New Jersey artist Albert Green (1914–1994) earned the term “master” ceramicist through decades of diligent experimentation in high-temperature glazing, or the application of layers of glass over a ceramic form.
Green retired from a management position in retail clothing sales in the late 1970s to devote himself to ceramic production full time. His work traveled with the Smithsonian Institution exhibition American Porcelain: New Tradition in an Ancient Art, and was viewed by enthusiasts in the United States, Malaysia, Singapore, Indonesia, The Philippines, Japan, and Hong Kong in the early 1980s.
Largely self-taught during the 1940s and 1950s, Green used his glazes to transform ceramics from a hobby to an art form, pushing boundaries and expanding what was possible to accomplish with non-commercial kilns. He recognized that the “glazes covering the strong, simple forms made colors more vivid than any kind of paint.” Meticulous notebooks, together with the glaze samples on display in this gallery, document his process of experimentation and repetition, inevitable failure interspersed with exceptional examples of the highest level of artistic achievement.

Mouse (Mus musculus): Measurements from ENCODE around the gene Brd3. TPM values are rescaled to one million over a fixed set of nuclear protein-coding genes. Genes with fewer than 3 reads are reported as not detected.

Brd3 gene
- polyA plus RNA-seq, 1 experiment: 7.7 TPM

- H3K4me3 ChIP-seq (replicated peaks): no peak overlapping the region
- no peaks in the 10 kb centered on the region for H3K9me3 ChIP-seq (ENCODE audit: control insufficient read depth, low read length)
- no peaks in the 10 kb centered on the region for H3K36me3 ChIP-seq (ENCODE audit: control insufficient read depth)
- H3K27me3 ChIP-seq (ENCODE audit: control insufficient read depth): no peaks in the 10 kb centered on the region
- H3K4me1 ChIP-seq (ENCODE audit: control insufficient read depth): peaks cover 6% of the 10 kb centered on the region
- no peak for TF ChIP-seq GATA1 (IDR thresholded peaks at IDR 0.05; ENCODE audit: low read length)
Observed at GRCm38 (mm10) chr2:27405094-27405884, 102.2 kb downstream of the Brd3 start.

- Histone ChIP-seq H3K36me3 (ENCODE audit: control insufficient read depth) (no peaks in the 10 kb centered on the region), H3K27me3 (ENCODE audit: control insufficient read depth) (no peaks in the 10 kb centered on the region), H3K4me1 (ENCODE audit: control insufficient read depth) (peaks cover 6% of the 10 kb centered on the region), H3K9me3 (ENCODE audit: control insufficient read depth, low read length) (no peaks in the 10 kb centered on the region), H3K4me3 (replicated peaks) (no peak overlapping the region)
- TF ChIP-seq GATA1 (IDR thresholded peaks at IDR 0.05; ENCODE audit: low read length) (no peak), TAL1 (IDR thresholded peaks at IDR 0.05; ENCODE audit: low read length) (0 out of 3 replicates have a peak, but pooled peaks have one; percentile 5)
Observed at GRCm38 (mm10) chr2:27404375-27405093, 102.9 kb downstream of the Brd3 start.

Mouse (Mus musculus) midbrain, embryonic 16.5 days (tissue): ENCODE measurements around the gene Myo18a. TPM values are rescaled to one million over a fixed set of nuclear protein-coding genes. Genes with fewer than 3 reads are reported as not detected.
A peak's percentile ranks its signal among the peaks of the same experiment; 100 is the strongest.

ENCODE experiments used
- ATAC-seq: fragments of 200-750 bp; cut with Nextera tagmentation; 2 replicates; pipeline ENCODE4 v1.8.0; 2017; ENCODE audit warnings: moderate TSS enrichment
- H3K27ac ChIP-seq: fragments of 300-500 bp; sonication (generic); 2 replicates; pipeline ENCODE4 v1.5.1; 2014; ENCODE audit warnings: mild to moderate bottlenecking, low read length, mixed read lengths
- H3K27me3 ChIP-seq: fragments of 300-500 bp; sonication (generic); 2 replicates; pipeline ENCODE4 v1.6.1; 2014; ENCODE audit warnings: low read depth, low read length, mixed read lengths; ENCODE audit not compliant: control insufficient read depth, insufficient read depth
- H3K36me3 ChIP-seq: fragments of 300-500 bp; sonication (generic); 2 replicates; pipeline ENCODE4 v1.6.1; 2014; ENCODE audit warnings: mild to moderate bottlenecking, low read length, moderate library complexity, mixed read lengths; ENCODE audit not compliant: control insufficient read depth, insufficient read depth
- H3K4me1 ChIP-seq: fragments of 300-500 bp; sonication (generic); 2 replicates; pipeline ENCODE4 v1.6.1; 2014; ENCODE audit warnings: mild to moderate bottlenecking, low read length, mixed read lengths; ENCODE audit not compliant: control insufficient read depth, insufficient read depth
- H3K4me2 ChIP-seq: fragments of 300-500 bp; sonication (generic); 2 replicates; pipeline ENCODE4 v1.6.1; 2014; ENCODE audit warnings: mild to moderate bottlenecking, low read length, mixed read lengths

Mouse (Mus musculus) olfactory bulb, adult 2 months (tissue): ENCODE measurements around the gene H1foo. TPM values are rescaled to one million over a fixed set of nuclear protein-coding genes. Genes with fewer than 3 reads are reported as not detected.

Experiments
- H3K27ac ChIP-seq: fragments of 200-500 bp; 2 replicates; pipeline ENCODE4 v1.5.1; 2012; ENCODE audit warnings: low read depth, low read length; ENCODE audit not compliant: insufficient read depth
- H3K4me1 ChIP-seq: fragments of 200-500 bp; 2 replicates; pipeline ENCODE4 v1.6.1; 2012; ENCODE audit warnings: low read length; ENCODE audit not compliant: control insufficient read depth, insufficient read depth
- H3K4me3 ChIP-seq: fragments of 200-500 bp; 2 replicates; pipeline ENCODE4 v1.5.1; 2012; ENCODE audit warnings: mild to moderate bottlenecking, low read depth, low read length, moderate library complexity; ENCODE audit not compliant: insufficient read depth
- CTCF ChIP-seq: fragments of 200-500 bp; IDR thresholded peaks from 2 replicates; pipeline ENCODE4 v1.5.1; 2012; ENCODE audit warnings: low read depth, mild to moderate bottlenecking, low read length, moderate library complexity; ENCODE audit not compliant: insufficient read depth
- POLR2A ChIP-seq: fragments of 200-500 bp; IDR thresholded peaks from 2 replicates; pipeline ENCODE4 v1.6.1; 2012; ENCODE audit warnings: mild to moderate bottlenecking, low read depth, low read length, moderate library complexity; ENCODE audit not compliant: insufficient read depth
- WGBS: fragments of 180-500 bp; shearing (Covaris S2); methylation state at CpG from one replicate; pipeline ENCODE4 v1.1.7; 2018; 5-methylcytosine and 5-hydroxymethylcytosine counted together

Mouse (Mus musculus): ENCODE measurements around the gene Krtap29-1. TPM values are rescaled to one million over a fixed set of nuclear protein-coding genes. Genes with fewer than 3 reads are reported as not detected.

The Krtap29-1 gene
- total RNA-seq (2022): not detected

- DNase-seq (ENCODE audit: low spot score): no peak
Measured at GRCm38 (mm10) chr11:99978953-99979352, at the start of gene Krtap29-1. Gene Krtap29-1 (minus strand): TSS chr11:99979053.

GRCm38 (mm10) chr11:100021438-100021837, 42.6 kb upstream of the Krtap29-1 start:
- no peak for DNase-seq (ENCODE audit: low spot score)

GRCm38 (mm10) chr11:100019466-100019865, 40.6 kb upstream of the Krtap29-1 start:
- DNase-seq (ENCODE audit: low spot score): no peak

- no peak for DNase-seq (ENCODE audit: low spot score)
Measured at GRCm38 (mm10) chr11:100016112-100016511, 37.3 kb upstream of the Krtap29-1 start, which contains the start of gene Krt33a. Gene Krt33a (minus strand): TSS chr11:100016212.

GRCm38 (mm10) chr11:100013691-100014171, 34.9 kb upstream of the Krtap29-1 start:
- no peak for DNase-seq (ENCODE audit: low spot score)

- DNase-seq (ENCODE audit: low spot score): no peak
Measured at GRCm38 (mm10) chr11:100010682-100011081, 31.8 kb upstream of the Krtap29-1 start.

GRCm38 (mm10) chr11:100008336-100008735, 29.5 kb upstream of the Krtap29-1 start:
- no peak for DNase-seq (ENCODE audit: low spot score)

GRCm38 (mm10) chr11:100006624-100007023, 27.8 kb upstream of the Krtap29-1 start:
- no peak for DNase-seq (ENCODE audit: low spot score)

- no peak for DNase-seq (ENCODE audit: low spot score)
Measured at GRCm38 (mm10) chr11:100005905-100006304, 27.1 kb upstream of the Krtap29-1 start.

This exhibition explores his inspirations and innovations. Ceramics on view were donated to the Morris Museum by Hortense Green in 2004. The Albert Green collection is open to researchers and scholars for study by appointment.
Exhibition curated by Anne Ricculli, Ph.D., with Michelle Graves, Assistant Curator, and in conversation with Beth Green Olesky, daughter of Hortense and Albert Green.
Image Caption: From left: Albert Green, Oval Bowl with Lid, n.d. Glazed ceramic. AG2004.14. Small Bottle, n.d. Glazed ceramic. AG2004.36. Tea Bowl, n.d. Glazed ceramic. AG2004.43. All ceramics Gift of Hortense Green.